Alan Buxton recently penned a short post examining how many suppliers is enough to drive optimal competition in a reverse auction environment. One chart that Alan includes suggests that the more suppliers that participate, the greater the savings potential. However, after suppliers, you begin to hit the point of diminishing return. As Alan notes, this finding suggests "that 4 bidders is a good number for a reverse English auction ... [but you can] do better than the model by ensuring that when you select potential suppliers that you are selecting suppliers who have a lower price rather than selecting suppliers at random from the marketplace."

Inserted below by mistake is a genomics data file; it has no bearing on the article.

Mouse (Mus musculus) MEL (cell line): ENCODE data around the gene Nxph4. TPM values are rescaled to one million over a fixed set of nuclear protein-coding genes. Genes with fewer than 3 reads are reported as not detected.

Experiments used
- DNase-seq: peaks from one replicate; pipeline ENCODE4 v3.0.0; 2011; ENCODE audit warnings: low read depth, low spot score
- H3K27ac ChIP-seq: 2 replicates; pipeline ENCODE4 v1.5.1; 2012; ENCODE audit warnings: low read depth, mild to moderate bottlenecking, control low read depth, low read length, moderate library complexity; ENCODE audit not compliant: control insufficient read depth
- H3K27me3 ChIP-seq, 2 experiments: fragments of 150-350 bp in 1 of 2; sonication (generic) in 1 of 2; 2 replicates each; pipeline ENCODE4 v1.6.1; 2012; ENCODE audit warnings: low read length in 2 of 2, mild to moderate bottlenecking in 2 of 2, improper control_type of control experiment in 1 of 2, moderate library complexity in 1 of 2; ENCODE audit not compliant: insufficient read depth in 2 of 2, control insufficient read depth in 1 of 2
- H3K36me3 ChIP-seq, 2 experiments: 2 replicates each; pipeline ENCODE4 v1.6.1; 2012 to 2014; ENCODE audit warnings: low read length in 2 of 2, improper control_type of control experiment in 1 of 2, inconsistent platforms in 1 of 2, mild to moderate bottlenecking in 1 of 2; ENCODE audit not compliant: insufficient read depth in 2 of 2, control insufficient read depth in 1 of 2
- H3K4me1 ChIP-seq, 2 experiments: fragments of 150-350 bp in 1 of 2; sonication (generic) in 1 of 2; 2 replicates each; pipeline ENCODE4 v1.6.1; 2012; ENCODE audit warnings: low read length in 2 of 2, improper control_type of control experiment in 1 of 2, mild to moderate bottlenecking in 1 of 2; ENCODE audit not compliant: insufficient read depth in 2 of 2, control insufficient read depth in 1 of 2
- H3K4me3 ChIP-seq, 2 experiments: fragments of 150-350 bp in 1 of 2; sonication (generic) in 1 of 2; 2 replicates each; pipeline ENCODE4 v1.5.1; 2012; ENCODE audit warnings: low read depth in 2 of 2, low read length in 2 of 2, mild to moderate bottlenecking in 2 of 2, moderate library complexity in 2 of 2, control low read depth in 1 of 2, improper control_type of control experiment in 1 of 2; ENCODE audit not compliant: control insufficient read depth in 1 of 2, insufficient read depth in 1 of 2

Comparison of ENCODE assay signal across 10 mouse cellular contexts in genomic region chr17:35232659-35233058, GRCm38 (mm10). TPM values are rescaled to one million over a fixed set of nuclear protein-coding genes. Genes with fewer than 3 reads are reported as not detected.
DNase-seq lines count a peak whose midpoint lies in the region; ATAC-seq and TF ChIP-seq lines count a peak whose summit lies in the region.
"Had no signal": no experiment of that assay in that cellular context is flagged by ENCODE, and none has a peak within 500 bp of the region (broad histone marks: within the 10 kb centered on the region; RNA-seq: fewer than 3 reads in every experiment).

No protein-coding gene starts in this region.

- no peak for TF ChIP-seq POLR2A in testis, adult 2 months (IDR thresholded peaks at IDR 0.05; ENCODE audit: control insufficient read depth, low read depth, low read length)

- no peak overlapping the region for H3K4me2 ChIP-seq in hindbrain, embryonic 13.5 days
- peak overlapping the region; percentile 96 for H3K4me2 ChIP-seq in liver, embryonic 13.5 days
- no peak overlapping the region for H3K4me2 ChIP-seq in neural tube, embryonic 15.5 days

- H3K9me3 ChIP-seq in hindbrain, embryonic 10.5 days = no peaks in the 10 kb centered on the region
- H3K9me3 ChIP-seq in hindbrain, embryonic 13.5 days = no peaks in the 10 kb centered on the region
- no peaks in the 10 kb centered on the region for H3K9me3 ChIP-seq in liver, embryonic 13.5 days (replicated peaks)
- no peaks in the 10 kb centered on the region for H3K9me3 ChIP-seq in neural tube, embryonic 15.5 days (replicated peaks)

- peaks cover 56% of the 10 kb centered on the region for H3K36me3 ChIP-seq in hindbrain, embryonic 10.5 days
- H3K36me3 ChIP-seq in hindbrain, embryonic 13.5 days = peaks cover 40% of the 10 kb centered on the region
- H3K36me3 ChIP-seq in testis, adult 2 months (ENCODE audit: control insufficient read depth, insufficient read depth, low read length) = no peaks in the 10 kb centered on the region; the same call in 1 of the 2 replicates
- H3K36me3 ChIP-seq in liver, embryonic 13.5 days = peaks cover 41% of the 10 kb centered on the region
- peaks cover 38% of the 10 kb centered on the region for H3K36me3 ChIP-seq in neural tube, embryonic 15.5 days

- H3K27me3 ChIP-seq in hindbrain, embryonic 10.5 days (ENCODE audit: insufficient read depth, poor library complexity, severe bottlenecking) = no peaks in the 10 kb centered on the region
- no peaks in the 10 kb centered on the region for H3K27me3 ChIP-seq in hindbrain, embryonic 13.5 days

Good thoughts, but I'd say there is no simple equation for the number of suppliers to drive savings in a reverse auction. It depends on a number of factors including the auction format used (e.g., rank bidding), category complexity / number of lots, supply market capacity, and perhaps most important, the amount of marketing you've done to the supply base prior to the event. I can't emphasize this last point enough. If you have three qualified suppliers that you've been able to get sufficiently jazzed about an event, you might get far greater savings -- accounting for similar formats, categories, market conditions, etc. -- than if you got a dozen to show up on bid day.
- Jason Busch